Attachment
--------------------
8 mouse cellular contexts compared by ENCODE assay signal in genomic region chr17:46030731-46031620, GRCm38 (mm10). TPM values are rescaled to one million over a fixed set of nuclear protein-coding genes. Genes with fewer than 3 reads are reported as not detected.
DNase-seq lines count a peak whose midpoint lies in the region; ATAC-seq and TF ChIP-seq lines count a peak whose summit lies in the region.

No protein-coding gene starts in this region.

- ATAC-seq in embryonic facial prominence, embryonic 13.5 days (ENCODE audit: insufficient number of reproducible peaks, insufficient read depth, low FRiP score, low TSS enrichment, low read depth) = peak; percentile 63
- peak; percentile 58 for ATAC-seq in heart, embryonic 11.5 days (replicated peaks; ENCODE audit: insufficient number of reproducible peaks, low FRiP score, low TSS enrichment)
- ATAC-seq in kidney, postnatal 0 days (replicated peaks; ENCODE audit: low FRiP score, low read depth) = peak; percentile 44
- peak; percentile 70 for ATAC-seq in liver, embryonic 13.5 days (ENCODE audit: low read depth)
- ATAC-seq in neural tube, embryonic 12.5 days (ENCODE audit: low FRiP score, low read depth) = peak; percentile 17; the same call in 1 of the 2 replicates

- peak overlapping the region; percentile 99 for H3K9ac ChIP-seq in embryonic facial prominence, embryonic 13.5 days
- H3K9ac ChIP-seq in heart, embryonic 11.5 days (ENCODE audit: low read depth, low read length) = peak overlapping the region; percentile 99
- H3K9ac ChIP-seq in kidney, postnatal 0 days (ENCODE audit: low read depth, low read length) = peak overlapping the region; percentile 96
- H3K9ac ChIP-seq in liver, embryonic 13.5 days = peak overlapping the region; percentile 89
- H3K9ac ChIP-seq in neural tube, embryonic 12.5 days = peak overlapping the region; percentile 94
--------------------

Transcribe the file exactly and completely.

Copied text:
8 mouse cellular contexts compared by ENCODE assay signal in genomic region chr17:46030731-46031620, GRCm38 (mm10). TPM values are rescaled to one million over a fixed set of nuclear protein-coding genes. Genes with fewer than 3 reads are reported as not detected.
DNase-seq lines count a peak whose midpoint lies in the region; ATAC-seq and TF ChIP-seq lines count a peak whose summit lies in the region.

No protein-coding gene starts in this region.

- ATAC-seq in embryonic facial prominence, embryonic 13.5 days (ENCODE audit: insufficient number of reproducible peaks, insufficient read depth, low FRiP score, low TSS enrichment, low read depth) = peak; percentile 63
- peak; percentile 58 for ATAC-seq in heart, embryonic 11.5 days (replicated peaks; ENCODE audit: insufficient number of reproducible peaks, low FRiP score, low TSS enrichment)
- ATAC-seq in kidney, postnatal 0 days (replicated peaks; ENCODE audit: low FRiP score, low read depth) = peak; percentile 44
- peak; percentile 70 for ATAC-seq in liver, embryonic 13.5 days (ENCODE audit: low read depth)
- ATAC-seq in neural tube, embryonic 12.5 days (ENCODE audit: low FRiP score, low read depth) = peak; percentile 17; the same call in 1 of the 2 replicates

- peak overlapping the region; percentile 99 for H3K9ac ChIP-seq in embryonic facial prominence, embryonic 13.5 days
- H3K9ac ChIP-seq in heart, embryonic 11.5 days (ENCODE audit: low read depth, low read length) = peak overlapping the region; percentile 99
- H3K9ac ChIP-seq in kidney, postnatal 0 days (ENCODE audit: low read depth, low read length) = peak overlapping the region; percentile 96
- H3K9ac ChIP-seq in liver, embryonic 13.5 days = peak overlapping the region; percentile 89
- H3K9ac ChIP-seq in neural tube, embryonic 12.5 days = peak overlapping the region; percentile 94